Warranties and service agreements
For a person to qualify as a business visitor, the related service contracts must have been negotiated as part of the original sales, lease or rental agreement, or they must be an extension of the original agreement. Service contracts negotiated with third parties after the signing of the sales, lease or rental agreement are not covered by this exemption. If, however, the original sales agreement indicates that a third company has been or will be contracted to service the equipment, section R187 applies. If the work is not covered under a warranty or a related service agreement, a work permit and an LMIA are generally required.
Note: For instructions on the processing of work permit applications for service personnel coming to perform service work on equipment that is no longer under warranty or covered by an after-sales or lease agreement, and where there is no commercial presence by the company that manufactured the equipment being serviced, officers should consult Canadian interests – Significant benefit – Emergency repair personnel or repair personnel for out-of-warranty equipment.
For stays longer than 6 months, border services officers should issue a visitor record and indicate in the “Remarks” section why the greater period of time is being granted.
The onus is on the applicant to provide any and all relevant documentation that would support a request for a work permit exemption under the business visitor category.
Business visitors also include people who enter Canada to supervise the installation of specialized machinery purchased or leased outside Canada or to supervise the dismantling of equipment or machinery purchased in Canada for relocation outside Canada. As a guide, one supervisor can normally be expected to supervise 5 to 10 installers or other workers.
Training and installation activities
Paragraph R187(2)(b) also covers people entering Canada to provide familiarization or training services to prospective users or to maintenance staff of the establishment after installation of specialized equipment purchased or leased outside Canada has been completed.
The foreign national should maintain their position in their home branch and not be paid above expenses by the Canadian branch. This provision may also apply to a trainer or specialized installer under an after-sales contract by the foreign branch (with the same conditions applying), as long as the service is provided company-wide and not just for the Canadian office.
Board of directors’ meetings
A person attending a meeting as a member of a board of directors may enter as a business visitor. Normally, these people attend quarterly meetings. They are legally charged with the responsibility to govern an organization or corporation, for example, by
- selecting and appointing a chief executive officer
- governing the organization by setting broad policies and objectives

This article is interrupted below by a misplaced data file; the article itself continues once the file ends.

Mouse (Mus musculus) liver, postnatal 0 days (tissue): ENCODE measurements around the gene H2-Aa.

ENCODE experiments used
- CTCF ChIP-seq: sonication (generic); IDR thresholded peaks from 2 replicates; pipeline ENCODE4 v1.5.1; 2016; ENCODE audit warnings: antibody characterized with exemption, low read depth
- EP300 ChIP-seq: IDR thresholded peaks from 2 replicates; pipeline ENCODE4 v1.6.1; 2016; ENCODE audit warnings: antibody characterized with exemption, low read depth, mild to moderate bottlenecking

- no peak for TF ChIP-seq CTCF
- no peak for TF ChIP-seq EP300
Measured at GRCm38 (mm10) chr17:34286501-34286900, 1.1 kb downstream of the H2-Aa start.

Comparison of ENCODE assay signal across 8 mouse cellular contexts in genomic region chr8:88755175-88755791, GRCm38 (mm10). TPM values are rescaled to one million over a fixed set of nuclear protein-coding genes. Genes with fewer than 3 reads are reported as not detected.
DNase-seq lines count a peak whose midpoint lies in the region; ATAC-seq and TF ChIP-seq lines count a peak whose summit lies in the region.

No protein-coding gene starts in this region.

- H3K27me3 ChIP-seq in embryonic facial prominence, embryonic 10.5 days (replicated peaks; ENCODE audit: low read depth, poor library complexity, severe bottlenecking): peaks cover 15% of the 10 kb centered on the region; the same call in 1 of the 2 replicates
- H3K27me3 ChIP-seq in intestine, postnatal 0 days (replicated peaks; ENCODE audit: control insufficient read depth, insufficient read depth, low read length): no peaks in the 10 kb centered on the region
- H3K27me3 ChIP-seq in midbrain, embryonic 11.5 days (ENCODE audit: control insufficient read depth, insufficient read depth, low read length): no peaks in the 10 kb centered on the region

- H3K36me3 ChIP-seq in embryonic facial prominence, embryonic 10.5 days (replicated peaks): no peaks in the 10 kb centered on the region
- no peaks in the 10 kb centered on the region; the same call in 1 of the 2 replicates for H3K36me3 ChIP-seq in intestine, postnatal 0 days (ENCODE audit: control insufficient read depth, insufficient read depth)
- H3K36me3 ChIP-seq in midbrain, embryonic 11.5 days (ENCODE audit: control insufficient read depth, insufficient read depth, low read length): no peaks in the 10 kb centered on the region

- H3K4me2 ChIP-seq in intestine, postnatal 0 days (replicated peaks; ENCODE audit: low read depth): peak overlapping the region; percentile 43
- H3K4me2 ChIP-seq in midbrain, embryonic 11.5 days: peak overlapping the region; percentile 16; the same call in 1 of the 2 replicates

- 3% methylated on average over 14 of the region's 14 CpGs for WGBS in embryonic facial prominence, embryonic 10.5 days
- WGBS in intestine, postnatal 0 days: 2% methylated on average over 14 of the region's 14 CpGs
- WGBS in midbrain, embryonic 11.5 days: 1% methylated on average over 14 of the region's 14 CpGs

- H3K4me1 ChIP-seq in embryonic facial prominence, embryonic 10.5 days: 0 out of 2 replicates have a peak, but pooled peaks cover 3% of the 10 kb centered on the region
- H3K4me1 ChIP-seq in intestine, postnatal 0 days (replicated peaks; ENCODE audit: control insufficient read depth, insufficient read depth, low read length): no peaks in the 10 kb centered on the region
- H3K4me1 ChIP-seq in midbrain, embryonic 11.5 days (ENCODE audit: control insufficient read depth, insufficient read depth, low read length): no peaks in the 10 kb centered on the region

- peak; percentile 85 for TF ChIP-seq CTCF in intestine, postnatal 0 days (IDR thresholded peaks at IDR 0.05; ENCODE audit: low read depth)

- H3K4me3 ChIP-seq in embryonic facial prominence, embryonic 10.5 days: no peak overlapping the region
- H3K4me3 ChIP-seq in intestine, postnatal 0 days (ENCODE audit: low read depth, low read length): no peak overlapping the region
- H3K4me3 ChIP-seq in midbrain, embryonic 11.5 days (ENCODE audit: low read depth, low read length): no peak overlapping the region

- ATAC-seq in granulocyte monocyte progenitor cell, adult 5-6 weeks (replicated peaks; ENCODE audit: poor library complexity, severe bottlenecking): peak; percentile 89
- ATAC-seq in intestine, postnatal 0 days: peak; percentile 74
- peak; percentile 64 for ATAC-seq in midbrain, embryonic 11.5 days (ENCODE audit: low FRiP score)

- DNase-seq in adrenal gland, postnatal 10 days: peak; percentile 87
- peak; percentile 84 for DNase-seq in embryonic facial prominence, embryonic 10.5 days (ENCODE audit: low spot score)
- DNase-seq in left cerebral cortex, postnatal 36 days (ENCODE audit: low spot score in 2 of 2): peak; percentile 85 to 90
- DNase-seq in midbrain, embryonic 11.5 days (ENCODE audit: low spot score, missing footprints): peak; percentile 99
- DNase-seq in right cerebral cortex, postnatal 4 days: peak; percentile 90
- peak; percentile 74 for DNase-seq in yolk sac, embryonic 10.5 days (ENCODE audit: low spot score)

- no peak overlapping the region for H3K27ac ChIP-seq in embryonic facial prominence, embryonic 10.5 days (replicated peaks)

- accounting to shareholders for products, services and expenditures
While a board member may be well remunerated for their advice and expertise, they are considered to be a business visitor under section R187. There is a great deal of international mobility in this activity, and there is no real direct entry into the Canadian labour market. However, if a board member wishes to perform other business-related duties while in Canada, they may be required to obtain a work permit.
Employees of short-term temporary residents
People employed in a personal capacity, for example, as a domestic servant, personal assistant or nanny (caregiver), on a full-time basis by short-term temporary residents generally meet the business visitor criteria in paragraphs R187(3)(a) and (b) and may enter as business visitors.
If the visiting employer extends their stay in Canada, so their employee is no longer considered to be working predominantly outside Canada, or their employee’s primary source of remuneration can no longer be considered to be outside Canada, then that personal employee is no longer considered to be a business visitor and may be required to seek a work permit and an LMIA to continue working. A stay of longer than 6 months is normally found to exceed the threshold required by paragraph R187(3)(b).
Employees of foreign companies contracting Canadian companies
There are situations where foreign companies contract Canadian companies to provide services for them in foreign jurisdictions. It is not uncommon, where distances are great, for the foreign company to send one or more of their employees to Canada to ensure that the Canadian company is doing the job they are contracted to do in a manner that meets the approval of the foreign company. Sometimes, these foreign nationals may be in Canada for up to 2 years.
If a foreign company sends an employee to Canada to control or inspect the quality of a product that they have contracted, the foreign employee may receive consideration as a business visitor. Officers should consider if the
- employee remains an employee of the foreign company
- employee remains on the payroll of the foreign company
- foreign company remains the beneficiary of the employee’s efforts
- foreign company’s principal place of business remains outside Canada
Example: A foreign infrastructure company is building a new university in the foreign country. The foreign company contracts a Canadian architectural firm to do the architectural work. The foreign company wants to send one or more of their engineers to Canada to ensure that the work of the Canadian architectural company is being done according to the foreign company’s standards and desires. The foreign employees may be in Canada for up to 2 years.
The fact that the foreign employees will be in Canada for more than 6 months is irrelevant, since their principal place of business remains outside Canada. They would, however, need to be documented on a visitor record.
Commercial (advertising) shoots
The following foreign nationals may be considered under the business visitor category:
- film producers employed by foreign companies for commercial shoots (for film co-producers, officers should refer to T11 non-trade agreements)
- essential personnel (for example, actors, directors, technicians) entering Canada for short durations (typically no longer than 2 weeks) for a foreign-financed commercial (advertising) shoot for television, a magazine or other media
Officers may consult Artistic and performing arts occupations – Authorization to work without a work permit for more information on other eligible occupations in the arts sector that may not require a work permit.